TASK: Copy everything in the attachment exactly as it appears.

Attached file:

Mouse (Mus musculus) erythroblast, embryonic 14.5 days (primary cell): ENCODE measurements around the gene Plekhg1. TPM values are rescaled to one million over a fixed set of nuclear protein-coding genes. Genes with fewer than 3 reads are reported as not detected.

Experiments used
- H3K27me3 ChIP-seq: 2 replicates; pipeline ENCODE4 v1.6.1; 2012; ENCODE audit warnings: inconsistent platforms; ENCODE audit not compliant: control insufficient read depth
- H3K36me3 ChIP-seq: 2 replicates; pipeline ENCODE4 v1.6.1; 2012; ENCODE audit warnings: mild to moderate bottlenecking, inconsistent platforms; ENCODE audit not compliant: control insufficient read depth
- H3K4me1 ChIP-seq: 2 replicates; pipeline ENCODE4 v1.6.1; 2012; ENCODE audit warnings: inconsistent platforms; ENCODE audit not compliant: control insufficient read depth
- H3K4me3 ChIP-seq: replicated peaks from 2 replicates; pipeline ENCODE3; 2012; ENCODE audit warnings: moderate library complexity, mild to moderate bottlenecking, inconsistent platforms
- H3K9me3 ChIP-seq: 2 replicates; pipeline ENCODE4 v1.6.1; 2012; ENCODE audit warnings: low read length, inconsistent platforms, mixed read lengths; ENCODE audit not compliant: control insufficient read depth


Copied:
Mouse (Mus musculus) erythroblast, embryonic 14.5 days (primary cell): ENCODE measurements around the gene Plekhg1. TPM values are rescaled to one million over a fixed set of nuclear protein-coding genes. Genes with fewer than 3 reads are reported as not detected.

Experiments used
- H3K27me3 ChIP-seq: 2 replicates; pipeline ENCODE4 v1.6.1; 2012; ENCODE audit warnings: inconsistent platforms; ENCODE audit not compliant: control insufficient read depth
- H3K36me3 ChIP-seq: 2 replicates; pipeline ENCODE4 v1.6.1; 2012; ENCODE audit warnings: mild to moderate bottlenecking, inconsistent platforms; ENCODE audit not compliant: control insufficient read depth
- H3K4me1 ChIP-seq: 2 replicates; pipeline ENCODE4 v1.6.1; 2012; ENCODE audit warnings: inconsistent platforms; ENCODE audit not compliant: control insufficient read depth
- H3K4me3 ChIP-seq: replicated peaks from 2 replicates; pipeline ENCODE3; 2012; ENCODE audit warnings: moderate library complexity, mild to moderate bottlenecking, inconsistent platforms
- H3K9me3 ChIP-seq: 2 replicates; pipeline ENCODE4 v1.6.1; 2012; ENCODE audit warnings: low read length, inconsistent platforms, mixed read lengths; ENCODE audit not compliant: control insufficient read depth